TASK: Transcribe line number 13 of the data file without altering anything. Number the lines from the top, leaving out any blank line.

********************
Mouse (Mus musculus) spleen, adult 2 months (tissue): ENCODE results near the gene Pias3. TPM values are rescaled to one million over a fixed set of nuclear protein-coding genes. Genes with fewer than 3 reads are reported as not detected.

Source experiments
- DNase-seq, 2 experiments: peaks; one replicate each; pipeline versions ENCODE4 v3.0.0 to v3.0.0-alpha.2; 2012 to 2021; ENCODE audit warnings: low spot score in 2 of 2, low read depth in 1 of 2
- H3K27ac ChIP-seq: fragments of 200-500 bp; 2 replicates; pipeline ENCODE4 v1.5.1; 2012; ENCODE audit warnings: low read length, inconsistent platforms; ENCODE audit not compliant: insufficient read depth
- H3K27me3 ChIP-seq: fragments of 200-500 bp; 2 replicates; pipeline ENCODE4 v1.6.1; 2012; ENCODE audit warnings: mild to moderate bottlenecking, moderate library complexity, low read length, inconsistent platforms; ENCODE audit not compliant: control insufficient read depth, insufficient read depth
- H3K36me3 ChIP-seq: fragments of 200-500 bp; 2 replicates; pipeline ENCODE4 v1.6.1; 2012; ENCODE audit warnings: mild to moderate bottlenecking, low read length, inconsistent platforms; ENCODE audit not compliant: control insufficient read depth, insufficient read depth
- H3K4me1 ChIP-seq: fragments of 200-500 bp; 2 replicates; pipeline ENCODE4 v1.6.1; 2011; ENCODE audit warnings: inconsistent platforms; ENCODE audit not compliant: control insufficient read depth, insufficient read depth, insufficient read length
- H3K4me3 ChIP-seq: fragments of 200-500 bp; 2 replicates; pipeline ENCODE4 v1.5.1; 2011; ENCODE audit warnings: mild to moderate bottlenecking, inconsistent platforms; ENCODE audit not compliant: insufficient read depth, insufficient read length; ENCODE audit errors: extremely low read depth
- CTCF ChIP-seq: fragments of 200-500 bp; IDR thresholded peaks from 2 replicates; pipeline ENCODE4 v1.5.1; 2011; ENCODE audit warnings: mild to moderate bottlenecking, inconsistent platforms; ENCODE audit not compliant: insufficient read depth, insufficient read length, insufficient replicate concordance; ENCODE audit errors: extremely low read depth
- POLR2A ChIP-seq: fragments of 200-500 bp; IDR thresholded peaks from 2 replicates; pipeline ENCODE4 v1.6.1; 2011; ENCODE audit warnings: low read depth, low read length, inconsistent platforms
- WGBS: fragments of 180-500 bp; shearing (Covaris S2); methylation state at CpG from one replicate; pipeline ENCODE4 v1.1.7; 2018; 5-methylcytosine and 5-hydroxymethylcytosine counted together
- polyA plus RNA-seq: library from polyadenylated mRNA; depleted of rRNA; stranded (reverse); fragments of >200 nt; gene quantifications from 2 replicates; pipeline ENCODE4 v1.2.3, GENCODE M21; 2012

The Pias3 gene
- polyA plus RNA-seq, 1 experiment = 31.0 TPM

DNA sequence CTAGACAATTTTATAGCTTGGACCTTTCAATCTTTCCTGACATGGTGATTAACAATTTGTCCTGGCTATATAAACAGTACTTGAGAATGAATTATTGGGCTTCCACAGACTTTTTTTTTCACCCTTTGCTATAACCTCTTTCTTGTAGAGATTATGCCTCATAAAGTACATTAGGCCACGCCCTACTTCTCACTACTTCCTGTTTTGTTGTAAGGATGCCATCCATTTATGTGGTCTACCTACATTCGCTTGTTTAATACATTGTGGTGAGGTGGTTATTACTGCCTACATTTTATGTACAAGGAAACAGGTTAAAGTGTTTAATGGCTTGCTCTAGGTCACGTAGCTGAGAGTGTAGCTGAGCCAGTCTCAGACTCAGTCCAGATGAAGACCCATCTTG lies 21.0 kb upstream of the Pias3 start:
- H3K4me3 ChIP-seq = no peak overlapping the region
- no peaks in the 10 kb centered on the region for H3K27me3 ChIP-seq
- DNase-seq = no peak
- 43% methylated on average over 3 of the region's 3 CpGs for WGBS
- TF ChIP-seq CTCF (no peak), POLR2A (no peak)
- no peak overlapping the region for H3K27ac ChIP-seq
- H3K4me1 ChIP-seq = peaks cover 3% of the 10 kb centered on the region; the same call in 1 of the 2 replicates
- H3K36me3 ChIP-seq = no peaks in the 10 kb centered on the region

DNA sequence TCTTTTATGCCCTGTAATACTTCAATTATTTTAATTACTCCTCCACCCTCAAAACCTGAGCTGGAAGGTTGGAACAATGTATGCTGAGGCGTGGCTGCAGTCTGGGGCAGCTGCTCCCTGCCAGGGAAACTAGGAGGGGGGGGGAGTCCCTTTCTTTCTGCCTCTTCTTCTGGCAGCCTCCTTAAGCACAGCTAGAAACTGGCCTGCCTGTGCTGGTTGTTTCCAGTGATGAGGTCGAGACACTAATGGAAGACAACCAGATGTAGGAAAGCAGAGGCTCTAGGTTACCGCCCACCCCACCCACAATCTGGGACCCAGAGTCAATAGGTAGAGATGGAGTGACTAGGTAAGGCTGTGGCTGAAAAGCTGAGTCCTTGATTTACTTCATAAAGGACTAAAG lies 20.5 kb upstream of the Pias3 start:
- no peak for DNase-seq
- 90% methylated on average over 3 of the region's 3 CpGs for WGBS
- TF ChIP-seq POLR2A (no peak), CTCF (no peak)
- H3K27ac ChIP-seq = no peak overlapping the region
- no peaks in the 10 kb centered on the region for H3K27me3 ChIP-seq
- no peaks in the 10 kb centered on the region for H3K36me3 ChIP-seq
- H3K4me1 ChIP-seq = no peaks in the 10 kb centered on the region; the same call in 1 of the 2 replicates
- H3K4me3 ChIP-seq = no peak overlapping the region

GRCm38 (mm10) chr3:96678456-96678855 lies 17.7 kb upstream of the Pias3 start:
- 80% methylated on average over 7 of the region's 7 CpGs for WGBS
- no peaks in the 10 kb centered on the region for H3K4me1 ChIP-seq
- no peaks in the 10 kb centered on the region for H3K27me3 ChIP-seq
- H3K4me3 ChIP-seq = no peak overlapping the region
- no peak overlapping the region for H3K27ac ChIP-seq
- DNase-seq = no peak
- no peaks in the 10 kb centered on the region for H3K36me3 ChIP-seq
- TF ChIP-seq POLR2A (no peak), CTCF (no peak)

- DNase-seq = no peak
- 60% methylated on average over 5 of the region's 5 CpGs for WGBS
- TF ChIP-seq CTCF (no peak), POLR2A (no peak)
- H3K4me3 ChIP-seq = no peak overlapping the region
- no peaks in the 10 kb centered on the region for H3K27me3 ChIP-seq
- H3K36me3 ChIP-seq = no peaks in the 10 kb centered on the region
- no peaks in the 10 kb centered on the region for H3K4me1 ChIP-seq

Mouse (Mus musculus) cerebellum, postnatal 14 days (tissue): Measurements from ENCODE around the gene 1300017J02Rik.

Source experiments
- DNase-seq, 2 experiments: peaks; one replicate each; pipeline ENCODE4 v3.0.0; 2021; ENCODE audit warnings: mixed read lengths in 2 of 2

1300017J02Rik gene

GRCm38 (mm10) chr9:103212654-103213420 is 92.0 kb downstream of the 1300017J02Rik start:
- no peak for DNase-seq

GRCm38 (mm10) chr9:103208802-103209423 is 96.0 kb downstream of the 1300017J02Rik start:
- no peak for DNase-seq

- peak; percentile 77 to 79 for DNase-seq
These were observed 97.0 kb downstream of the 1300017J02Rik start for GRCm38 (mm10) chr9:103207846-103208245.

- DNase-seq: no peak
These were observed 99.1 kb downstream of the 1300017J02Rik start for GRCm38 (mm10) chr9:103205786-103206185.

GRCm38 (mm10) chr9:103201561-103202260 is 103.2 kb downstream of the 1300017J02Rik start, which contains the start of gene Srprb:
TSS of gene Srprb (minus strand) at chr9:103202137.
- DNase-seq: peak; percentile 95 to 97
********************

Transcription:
The Pias3 gene